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     Q2  Animals 2x2 - Eliciting Students' Ideas

     

    Phenomenon: A short video (3:30 minutes) showing ducks in a pond.  What are the ducks doing?  Why do they look different? Are they all the same? 

    Video of Ducks (Time Lapse)  (Also available on YouTube or on Vimeo. )

    This unit begins by having students observe a video of a pair of ducks swimming and diving. The students must consider what the ducks are doing. Students are asked to make careful observations and consider what they know about observations of other birds in their past. Students are asked to make a claim for what the ducks are doing. (Science and Engineering Practice: Engaging in Argument from Evidence- students make claims and use presented data to construct an explanation for the question: What are these ducks doing?)

    Before-during-after drawings are particularly helpful for students to show what they think is happening. It requires students to show much more of their thinking. Many of the most compelling classroom conversations about a phenomenon have been about what happens before it starts, or after it stops. It helps if you ask students to "draw what you would see if you had microscope eyes." It sounds simple, but works well. Consider showing how to make a "call out" or "magnifier" circle. Hints:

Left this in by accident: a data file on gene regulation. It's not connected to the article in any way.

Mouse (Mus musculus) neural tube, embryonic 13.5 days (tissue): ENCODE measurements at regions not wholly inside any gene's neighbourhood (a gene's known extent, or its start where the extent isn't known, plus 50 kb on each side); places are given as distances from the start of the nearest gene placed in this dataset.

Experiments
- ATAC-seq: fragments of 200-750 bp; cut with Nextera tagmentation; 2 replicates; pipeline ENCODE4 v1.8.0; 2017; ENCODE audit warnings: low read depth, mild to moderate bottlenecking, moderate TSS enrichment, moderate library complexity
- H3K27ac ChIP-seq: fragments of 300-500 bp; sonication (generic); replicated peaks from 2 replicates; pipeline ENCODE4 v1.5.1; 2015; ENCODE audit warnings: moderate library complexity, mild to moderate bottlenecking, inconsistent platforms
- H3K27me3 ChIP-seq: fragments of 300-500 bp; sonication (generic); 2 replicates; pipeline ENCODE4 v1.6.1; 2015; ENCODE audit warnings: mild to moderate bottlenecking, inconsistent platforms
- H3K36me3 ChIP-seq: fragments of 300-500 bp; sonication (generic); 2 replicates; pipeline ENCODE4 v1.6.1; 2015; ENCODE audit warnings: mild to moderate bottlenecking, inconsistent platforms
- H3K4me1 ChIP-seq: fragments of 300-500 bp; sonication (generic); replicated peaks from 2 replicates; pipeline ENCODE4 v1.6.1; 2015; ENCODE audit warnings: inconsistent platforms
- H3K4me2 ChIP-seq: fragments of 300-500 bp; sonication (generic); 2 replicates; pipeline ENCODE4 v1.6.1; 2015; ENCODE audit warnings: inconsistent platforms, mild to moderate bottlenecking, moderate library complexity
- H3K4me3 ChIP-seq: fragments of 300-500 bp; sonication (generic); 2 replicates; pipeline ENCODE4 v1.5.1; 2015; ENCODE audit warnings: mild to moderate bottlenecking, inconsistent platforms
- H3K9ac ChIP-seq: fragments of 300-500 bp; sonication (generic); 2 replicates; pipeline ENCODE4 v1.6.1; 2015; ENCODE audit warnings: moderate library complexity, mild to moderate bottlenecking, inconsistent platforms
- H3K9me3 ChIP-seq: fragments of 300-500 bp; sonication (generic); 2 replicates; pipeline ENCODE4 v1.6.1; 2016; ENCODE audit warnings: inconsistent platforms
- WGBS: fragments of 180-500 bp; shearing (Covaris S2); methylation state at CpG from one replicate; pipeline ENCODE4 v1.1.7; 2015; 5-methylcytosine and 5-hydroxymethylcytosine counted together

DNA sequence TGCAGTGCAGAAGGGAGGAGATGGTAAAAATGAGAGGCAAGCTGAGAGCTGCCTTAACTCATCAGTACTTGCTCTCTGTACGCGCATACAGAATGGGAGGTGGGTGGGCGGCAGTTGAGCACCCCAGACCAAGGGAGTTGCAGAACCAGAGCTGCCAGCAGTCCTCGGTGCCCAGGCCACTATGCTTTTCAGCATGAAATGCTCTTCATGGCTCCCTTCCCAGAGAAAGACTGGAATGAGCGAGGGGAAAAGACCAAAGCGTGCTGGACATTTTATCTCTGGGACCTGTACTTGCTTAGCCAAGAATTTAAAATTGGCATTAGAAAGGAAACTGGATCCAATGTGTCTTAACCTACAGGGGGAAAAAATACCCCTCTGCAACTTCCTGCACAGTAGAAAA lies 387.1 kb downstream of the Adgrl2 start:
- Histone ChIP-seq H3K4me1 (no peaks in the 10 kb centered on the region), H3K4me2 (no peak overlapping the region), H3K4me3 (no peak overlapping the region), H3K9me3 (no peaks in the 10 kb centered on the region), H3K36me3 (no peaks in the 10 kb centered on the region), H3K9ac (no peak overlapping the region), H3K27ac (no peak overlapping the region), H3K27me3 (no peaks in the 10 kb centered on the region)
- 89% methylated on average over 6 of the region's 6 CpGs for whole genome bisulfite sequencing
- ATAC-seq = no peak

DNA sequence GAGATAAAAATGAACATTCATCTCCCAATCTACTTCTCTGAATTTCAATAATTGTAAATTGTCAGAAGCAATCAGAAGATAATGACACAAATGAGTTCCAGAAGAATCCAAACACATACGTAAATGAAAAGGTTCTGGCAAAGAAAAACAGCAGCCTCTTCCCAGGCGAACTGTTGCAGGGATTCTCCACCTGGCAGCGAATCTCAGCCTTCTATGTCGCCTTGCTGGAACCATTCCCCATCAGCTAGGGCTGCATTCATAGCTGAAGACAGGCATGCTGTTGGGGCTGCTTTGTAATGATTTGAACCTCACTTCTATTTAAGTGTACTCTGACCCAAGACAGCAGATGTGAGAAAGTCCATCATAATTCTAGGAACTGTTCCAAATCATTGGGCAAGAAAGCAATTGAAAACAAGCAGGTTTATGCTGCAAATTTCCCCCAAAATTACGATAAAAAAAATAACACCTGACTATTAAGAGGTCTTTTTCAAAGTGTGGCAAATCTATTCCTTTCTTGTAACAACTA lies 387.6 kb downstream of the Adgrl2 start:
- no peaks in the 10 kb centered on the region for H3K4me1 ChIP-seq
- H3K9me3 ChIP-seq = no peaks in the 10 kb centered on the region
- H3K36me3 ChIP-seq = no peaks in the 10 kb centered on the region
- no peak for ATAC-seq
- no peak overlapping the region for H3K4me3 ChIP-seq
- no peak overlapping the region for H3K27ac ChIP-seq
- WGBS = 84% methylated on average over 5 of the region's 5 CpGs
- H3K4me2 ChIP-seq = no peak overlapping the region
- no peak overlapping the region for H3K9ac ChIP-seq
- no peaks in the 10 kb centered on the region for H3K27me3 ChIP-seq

• Ask students to draw/explain what can be seen and what can’t be seen. 
    • Ask students what things are the ducks doing? Why are they doing it?
    • After students have drawn an initial model, have a conversation with them about how the class should represent certain ideas, so that everyone understands each other’s drawings. 
    • If students are working in groups, as an equity move, have each student within a group use a different color marker or tell students you want to see everyone’s writing somewhere on the model. 
       
    Specific ideas to look for in these drawings include: 
    • Body parts have different functions. (Beaks, feet, eyes, etc.)
    • Moving around. (Swimming & walking)
    • Getting Food. (Feeding)
    • Similarities & Differences (Male & Female Ducks, different species.)

     

    These Model Templates have been created as one possible tool to help students expose their thoughts about the phenomenon.

    One page model template

    Two on one page